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Abstract Detail

Evolution and Diversification in the Sapindales

Muellner, Alexandra N. [1], Savolainen, Vincent [2], Samuel, Rosabelle [3], Chase, Mark W. [2].

The mahogany family “out of Africa” and round the world: DNA, fossils and diversity.

We report on a global biogeographic study of Meliaceae (“mahogany family”) based on chloroplast gene rbcL, covering all subfamilies, all tribes, and nearly all genera. Together with information on Meliaceae fossils and extant distribution of diversity and endemism in the family, our study indicates that (1) Meliaceae are of western Gondwanan origin; (2) dispersal played an important role for the current distribution of mahogany biota; and (3) the direction of dispersal was most likely an “out-of-Africa” scenario with important dispersal routes across Eurasia and between Eurasia and North America provided by Beringia and the North Atlantic land bridge, and between North America and South America via island chains and/or direct land connections. Fruit and seed fossil findings from Senegal, dating back to the Campanian/Maastrichtian boundary and thus constituting the potentially oldest fossil records of Meliaceae, support the “out-of-Africa” scenario. The implication that the mahogany family originated and began to diversify in Africa is also consistent with high levels of diversity and endemism found in Africa and Madagascar. Due to the stable climatic conditions of Asian terranes over long periods in earth history and their suitability for tropical angiosperms, some of these regions seem to have provided an important sink and secondary source area for extant Meliaceae diversity. During their biogeographic history, Meliaceae populations in North America, Europe, and East Asia were presumably eliminated as tropical climates disappeared from these areas during the Miocene and later epochs. This is corroborated by the lack of Meliaceae fossils in these areas after the Miocene. Our findings confirm that the entry of megathermal, i.e. frost-intolerant, angiosperms into southern continents from Oligocene to Pliocene must be considered as an important means of establishing pantropical distribution patterns.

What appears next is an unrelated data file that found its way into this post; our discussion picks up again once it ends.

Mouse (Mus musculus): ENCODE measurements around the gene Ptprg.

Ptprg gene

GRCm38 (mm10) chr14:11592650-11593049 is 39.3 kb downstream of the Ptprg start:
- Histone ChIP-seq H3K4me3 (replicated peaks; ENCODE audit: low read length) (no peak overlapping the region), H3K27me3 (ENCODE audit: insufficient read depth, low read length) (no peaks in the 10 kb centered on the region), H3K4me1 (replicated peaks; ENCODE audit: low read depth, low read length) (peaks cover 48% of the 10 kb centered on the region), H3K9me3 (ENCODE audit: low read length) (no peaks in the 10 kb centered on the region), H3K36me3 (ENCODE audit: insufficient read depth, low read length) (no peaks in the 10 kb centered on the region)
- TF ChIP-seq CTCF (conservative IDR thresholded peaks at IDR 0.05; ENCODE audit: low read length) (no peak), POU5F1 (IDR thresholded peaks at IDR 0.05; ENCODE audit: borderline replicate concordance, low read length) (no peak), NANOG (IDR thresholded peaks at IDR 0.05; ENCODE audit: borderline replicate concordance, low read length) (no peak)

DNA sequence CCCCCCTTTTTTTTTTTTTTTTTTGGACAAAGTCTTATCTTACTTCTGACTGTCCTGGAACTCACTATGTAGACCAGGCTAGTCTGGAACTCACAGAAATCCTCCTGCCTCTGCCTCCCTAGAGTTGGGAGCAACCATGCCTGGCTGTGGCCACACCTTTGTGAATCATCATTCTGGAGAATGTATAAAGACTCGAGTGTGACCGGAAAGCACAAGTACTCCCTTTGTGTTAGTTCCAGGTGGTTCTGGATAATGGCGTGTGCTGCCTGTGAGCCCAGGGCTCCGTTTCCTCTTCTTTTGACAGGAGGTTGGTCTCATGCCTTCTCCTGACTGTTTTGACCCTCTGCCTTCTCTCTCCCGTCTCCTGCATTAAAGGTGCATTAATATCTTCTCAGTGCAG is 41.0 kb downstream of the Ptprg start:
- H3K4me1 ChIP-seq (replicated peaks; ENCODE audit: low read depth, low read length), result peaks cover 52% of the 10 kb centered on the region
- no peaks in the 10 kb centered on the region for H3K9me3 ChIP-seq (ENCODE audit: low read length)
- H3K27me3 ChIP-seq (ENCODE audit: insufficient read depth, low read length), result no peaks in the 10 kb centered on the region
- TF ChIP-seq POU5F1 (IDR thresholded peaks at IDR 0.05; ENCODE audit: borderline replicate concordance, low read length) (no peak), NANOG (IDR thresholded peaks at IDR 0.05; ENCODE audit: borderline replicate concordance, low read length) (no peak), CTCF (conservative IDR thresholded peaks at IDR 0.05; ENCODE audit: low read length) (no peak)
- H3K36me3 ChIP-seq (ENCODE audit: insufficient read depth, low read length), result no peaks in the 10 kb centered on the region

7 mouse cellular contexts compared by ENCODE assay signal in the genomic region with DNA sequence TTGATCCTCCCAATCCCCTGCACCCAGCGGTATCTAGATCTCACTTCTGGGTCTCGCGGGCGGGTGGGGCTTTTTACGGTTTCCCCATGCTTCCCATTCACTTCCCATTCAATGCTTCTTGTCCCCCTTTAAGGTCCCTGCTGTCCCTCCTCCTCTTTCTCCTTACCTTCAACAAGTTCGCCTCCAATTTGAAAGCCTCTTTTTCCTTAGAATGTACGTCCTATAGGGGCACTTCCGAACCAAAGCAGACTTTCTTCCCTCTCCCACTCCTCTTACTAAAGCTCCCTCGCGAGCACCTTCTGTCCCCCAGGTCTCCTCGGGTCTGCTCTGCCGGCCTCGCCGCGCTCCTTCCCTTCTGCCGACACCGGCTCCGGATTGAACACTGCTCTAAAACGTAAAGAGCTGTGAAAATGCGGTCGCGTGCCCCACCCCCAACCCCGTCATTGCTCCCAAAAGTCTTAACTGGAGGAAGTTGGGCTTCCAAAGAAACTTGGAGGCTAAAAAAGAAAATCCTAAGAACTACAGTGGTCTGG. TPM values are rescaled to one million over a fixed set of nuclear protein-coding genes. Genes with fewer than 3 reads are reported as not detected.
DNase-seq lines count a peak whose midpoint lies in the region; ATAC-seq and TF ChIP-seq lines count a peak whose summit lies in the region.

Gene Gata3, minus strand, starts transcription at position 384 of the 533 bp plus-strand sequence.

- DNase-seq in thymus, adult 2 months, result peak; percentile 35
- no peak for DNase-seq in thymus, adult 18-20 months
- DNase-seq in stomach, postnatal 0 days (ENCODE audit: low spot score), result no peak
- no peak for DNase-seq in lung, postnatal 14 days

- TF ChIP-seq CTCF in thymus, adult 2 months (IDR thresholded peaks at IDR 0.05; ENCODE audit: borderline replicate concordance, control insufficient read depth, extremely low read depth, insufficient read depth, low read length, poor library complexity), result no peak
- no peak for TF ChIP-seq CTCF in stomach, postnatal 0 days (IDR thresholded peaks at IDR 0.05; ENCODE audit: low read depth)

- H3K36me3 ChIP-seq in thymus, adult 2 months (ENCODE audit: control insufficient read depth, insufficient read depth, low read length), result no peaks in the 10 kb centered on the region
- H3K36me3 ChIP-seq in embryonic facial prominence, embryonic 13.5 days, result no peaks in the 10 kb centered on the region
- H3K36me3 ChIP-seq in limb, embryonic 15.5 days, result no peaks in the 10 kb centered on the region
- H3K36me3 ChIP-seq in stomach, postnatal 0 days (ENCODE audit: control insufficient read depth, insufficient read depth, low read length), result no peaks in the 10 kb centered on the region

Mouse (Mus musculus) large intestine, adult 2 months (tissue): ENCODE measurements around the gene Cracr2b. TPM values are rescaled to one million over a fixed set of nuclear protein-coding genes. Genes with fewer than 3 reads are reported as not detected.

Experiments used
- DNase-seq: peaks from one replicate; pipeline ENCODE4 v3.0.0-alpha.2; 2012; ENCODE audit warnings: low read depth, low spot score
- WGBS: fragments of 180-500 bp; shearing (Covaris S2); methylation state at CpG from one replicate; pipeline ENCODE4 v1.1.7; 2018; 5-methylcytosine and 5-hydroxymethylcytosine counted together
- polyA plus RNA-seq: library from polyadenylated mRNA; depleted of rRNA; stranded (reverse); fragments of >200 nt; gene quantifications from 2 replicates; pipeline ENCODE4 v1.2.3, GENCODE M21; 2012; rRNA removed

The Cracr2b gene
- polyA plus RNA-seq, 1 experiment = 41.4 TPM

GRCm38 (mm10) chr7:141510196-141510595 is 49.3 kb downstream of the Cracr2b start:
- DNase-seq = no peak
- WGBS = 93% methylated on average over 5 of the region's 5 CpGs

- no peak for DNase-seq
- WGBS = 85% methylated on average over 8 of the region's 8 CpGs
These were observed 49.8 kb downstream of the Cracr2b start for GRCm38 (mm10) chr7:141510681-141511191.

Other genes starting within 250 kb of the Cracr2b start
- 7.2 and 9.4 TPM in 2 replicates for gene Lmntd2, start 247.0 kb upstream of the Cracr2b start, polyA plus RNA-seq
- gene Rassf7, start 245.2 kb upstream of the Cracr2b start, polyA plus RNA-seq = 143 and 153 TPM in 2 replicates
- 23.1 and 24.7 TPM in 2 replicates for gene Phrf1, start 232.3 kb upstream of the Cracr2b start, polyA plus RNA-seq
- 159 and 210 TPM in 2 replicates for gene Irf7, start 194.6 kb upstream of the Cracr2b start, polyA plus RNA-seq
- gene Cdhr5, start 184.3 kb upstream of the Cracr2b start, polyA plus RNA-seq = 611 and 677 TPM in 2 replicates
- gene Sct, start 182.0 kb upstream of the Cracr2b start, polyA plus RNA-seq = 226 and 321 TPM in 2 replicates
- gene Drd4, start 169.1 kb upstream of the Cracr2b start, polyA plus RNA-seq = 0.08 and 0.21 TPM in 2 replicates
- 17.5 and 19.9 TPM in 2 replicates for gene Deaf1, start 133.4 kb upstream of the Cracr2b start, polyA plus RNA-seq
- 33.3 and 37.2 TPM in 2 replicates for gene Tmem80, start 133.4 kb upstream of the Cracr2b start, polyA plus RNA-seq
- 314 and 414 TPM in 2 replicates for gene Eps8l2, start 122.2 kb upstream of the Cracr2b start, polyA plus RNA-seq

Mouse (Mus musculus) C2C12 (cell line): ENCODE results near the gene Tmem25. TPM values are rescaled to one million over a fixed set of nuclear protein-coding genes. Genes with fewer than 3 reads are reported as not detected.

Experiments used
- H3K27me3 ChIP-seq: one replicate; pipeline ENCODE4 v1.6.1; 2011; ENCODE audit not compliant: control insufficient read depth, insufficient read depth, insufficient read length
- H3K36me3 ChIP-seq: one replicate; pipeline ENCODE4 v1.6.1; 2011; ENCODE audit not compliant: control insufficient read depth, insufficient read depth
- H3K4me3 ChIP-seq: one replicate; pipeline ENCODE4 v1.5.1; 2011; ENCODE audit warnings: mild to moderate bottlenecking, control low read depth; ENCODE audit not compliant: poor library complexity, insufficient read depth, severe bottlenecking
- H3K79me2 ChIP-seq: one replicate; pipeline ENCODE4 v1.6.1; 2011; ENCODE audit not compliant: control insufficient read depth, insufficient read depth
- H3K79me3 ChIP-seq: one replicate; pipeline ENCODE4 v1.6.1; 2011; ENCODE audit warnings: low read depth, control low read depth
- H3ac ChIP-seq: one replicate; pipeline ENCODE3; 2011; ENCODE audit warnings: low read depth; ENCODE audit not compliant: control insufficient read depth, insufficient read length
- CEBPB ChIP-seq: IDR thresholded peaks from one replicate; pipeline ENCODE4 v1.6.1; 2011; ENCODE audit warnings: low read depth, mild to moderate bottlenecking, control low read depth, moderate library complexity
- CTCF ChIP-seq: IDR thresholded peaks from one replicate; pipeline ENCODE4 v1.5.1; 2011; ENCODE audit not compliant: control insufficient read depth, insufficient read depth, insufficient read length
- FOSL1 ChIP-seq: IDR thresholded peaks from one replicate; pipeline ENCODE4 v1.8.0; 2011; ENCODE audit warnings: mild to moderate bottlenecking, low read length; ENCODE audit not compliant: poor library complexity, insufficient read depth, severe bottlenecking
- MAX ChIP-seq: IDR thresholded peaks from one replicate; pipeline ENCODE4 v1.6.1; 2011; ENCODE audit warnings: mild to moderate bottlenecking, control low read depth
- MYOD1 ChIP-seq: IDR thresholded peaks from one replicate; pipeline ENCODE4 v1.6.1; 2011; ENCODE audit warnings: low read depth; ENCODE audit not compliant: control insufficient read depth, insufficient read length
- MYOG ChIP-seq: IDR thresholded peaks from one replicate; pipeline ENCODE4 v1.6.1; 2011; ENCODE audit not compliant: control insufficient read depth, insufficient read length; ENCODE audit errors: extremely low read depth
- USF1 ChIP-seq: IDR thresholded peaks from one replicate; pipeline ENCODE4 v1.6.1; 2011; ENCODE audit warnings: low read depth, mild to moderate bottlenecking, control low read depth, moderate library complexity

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1 - Research Institute Senckenberg, Department of Botany and Molecular Evolution, Grunelius-Moellgaard Laboratory, Senckenberganlage 25, Frankfurt, D-60325, Germany
2 - Royal Botanic Gardens, Kew, Jodrell Laboratory, Molecular Systematics Section, Richmond, Surrey, TW9 3DS, United Kingdom
3 - University of Vienna, Faculty Center Botany, Dept. of Systematic and Evolutionary Botany, Rennweg 14, Vienna, A-1030, Austria

Fossil constraints
Molecular clock
Relaxed clock

Presentation Type: Symposium or Colloquium Presentation
Session: C01
Location: Boulevard B/Hilton
Date: Tuesday, July 10th, 2007
Time: 8:00 AM
Number: C01001
Abstract ID:1124

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